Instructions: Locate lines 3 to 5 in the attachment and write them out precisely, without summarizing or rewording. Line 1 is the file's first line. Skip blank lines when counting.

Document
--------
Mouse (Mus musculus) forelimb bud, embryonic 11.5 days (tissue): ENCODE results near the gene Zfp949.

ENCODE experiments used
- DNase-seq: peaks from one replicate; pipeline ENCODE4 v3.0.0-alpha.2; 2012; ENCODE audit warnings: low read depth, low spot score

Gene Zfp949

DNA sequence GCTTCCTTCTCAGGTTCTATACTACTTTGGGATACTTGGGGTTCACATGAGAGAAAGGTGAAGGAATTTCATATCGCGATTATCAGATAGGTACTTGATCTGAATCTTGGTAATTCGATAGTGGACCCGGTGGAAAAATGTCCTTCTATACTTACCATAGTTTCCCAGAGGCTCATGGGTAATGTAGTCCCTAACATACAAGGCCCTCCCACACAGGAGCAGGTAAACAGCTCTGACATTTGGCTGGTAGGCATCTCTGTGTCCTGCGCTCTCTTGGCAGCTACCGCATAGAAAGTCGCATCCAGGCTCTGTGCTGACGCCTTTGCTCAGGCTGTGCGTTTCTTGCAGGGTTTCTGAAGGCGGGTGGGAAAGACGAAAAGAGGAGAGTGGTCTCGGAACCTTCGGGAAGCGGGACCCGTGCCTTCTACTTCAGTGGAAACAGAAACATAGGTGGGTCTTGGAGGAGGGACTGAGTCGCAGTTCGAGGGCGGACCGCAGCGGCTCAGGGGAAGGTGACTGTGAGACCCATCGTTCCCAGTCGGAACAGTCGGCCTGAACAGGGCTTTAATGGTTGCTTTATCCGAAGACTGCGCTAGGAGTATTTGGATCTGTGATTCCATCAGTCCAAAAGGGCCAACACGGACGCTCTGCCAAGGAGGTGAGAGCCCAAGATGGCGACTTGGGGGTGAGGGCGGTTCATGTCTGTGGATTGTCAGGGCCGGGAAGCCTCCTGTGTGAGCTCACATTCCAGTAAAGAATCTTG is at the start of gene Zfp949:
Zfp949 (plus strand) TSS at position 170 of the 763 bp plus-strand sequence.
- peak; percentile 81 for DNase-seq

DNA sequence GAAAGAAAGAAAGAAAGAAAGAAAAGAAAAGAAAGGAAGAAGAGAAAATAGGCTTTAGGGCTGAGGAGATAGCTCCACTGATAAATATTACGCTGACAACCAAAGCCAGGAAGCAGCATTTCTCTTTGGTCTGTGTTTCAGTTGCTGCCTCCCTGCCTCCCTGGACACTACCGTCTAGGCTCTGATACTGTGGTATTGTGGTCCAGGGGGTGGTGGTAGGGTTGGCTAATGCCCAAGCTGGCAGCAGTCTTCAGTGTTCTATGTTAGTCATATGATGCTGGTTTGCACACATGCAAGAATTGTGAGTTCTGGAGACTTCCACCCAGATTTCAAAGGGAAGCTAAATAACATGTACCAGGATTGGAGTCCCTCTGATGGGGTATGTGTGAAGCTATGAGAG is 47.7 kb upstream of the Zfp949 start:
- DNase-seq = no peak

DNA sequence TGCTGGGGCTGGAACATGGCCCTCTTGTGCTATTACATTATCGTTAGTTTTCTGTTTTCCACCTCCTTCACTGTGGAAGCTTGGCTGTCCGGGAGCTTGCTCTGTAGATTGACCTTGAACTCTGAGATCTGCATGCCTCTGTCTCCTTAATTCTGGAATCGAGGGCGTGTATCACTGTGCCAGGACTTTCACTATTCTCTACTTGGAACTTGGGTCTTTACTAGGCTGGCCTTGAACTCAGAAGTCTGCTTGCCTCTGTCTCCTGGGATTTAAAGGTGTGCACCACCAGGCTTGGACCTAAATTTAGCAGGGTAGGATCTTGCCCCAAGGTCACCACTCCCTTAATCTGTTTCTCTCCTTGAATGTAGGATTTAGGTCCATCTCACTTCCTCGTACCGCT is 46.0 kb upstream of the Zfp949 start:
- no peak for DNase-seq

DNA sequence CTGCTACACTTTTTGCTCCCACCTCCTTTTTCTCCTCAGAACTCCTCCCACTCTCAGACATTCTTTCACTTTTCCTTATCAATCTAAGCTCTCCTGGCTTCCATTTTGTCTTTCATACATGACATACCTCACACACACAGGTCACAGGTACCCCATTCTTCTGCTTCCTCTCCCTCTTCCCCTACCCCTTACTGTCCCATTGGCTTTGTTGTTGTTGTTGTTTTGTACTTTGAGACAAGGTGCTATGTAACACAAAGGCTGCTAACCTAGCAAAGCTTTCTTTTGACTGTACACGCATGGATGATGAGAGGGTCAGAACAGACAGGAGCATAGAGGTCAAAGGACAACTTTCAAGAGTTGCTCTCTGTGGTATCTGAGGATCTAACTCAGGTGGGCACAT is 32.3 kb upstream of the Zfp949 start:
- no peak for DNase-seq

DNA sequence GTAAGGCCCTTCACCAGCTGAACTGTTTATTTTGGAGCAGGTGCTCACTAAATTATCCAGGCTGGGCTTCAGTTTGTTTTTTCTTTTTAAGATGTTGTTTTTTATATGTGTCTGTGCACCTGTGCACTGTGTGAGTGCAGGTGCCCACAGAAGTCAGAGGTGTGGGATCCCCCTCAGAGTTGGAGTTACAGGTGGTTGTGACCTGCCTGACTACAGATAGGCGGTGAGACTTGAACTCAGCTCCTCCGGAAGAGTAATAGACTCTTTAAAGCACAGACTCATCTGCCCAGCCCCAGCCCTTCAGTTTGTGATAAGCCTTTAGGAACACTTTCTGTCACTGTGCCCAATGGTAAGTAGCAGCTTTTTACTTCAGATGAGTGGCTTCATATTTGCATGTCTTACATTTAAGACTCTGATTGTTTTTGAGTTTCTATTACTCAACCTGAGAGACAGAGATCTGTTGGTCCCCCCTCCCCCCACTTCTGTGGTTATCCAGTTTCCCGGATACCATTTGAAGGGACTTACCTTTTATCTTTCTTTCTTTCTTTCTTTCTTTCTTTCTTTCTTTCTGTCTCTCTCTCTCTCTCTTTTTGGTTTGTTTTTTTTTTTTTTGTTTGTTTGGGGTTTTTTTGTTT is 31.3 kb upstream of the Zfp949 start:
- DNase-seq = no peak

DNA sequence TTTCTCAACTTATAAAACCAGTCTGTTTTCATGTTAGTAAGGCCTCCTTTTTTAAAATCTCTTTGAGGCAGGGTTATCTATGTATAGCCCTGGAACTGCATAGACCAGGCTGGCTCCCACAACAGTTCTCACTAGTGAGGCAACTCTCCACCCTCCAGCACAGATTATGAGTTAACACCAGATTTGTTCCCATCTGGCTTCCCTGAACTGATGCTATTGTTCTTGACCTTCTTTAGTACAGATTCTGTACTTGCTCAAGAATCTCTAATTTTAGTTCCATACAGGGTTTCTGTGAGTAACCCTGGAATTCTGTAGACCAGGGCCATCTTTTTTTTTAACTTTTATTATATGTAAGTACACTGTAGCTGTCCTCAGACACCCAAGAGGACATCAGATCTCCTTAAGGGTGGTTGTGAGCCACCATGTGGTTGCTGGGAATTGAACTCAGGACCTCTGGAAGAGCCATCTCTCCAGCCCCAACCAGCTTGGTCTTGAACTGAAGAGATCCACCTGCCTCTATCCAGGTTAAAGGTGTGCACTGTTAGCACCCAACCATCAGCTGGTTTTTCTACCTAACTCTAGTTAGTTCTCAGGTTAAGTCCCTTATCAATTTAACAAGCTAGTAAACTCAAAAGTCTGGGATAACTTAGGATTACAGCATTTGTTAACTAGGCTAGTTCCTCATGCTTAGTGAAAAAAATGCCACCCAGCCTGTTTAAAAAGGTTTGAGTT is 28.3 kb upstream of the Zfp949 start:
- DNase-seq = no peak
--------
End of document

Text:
- DNase-seq: peaks from one replicate; pipeline ENCODE4 v3.0.0-alpha.2; 2012; ENCODE audit warnings: low read depth, low spot score

Gene Zfp949

DNA sequence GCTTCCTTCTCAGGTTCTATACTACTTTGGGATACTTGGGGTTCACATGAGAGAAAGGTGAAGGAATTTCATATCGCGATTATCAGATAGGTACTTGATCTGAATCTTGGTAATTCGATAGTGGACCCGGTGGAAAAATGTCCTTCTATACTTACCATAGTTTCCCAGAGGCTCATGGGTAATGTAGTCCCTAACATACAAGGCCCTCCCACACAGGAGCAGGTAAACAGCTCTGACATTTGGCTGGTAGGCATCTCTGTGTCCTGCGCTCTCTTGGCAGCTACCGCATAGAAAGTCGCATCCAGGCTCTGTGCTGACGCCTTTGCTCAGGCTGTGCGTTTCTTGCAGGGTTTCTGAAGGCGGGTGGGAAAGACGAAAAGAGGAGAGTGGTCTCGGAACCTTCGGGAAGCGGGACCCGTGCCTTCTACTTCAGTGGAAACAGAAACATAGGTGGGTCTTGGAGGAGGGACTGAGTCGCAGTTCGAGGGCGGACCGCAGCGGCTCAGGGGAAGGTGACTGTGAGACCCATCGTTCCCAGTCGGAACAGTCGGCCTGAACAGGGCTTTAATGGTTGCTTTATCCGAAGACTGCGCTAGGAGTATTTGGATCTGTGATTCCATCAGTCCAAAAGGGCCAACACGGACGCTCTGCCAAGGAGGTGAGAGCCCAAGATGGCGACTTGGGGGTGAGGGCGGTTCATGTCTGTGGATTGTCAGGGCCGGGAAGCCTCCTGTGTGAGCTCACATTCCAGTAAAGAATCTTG is at the start of gene Zfp949: